“At that time all Italy was feasting in sweet ecstasy,” Meyerbeer wrote in a letter in 1856. “The whole country had finally found, it seems, a long hoped-for Paradise. All that was needed to complete their happiness was the music of Rossini. In spite of myself, I – like all the rest – was caught up in this gossamer web of sound. It was as if I were bewitched in a magic garden. I did not want to go into it, but I could not help myself. All my feelings, all my thoughts, were of Italy. After having lived there for a year, I felt as if I were a real Italian. I thought as an Italian, felt and experienced like an Italian. Obviously such a complete transformation of my inner life would have an effect upon my style of music. I did not want, as so many suppose, to imitate Rossini or to write in the Italian manner, but I had to compose in the style which my state of mind compelled me to adopt.” (quoted in Letellier, Giacomo Meyerbeer: A Critical Life and Iconography)
Romilda e Costanza, opened in Padua in July 1817. Five more operas followed:
- Semiramide riconosciuta – Turin, February 1819
- Emma di Resburgo – Venice, June 1819
- Margherita d’Anjou – Milan (la Scala), November 1820
- L’Esule di Granata – Milan (La Scala), March 1822
- Il Crociato in Egitto – Venice (La Fenice), March 1824
These operas gained Meyerbeer his first international successes. Margherita was translated and performed throughout Europe; Crociato (regarded as late as 1844 as one of his three immortal operas) was performed as far away as Brazil. Weber reproached Meyerbeer for ceasing to be himself and imitating Rossini to attain an easy popularity – but Meyerbeer was not a servile imitator; he kept his science and genius for harmony and orchestration, but combined them with Italian form and melody.
“He understood that what the public wanted to find in his scores, what they admired in them, were grace and wit far more accessible to the vulgar than the treasures of science and genius which his first works contained,” Francis Roch (Revue genérale biographique, 1845) wrote. “Reserving for better and less fanatical times both the excellent traditions of the Abbé Vogler’s school and the gigantic inspirations that boiled in his thoughts; leaving aside what Weber admired and envied, he began to write in the Italian manner. This time, popular enthusiasm was not lacking.”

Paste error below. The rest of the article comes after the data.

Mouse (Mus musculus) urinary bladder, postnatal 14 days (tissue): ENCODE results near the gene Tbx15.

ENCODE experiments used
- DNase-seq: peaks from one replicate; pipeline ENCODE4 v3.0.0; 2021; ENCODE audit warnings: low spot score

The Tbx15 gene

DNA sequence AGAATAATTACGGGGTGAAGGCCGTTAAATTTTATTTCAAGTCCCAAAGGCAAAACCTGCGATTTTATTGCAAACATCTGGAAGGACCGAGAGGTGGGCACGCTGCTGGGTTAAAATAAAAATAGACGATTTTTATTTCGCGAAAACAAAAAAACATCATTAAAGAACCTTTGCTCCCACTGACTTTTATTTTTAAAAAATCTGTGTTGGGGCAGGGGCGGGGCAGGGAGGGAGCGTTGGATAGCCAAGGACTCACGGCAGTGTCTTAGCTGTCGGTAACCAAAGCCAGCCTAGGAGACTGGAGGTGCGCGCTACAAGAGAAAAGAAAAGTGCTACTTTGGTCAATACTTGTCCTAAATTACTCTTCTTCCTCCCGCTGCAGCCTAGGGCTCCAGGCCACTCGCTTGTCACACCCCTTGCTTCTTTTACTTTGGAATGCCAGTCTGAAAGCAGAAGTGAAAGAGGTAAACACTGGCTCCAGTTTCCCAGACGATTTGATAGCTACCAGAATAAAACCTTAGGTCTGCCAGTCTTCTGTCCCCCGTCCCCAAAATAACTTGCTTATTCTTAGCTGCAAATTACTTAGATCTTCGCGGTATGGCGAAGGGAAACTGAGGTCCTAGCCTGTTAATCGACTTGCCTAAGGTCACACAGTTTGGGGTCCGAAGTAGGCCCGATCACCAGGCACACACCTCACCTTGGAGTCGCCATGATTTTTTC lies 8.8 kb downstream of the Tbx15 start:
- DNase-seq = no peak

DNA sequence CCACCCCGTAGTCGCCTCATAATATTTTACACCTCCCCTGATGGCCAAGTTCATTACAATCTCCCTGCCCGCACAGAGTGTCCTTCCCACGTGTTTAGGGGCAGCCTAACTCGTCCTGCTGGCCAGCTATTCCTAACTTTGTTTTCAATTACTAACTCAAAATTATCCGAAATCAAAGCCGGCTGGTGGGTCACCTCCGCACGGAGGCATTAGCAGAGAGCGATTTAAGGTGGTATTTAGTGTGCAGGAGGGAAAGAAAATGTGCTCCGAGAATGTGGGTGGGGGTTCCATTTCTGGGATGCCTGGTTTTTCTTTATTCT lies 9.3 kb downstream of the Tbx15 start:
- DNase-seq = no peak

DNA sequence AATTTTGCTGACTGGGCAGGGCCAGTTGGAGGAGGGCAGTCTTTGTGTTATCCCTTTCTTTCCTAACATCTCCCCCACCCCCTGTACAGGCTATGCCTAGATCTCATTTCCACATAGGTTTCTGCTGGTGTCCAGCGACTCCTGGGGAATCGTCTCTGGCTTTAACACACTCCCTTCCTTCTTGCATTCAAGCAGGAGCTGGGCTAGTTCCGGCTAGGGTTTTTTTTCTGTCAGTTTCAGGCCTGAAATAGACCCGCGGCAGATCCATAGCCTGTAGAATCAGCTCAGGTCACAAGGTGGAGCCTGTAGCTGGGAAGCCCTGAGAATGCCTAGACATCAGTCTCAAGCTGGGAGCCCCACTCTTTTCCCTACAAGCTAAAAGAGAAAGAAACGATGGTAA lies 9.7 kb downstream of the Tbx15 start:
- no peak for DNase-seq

Meyerbeer had originally intended Romilda e Costanza for the Teatro San Benedetto in Venice; the already wealthy young musician agreed to compose the opera for free, and even purchased the libretto out of his own pocket, but withdrew his score when the impresario expected him to pay 100 louis d’or for production costs. Meyerbeer took the opera to Padua’s Teatro nuovo. Even then, trouble dogged the opera. The premiere was delayed twice because of Meyerbeer’s ill health; the prima donna Pisaroni tried to sabotage the opening night, believing Meyerbeer had promised to marry her; and the seconda donna Lipparini was having a scandalous affair with a young nobleman.
But the work was a success. “The great merit of this opera is beyond dispute, in which an exceptional German control and instrumentation is combined with the sweetest, most delightful singing,” the Wiener Sammler enthused. “The famous Pacchiarotti and Calegari publicly expressed themselves of the opinion that they had not heard such music in Italy since Cimarosa and Paisiello” (quoted in Letellier, The Operas of Giacomo Meyerbeer). Productions soon followed in Venice (1817), Milan and Florence (1820), Munich and Copenhagen (1822), and Lucca (1829).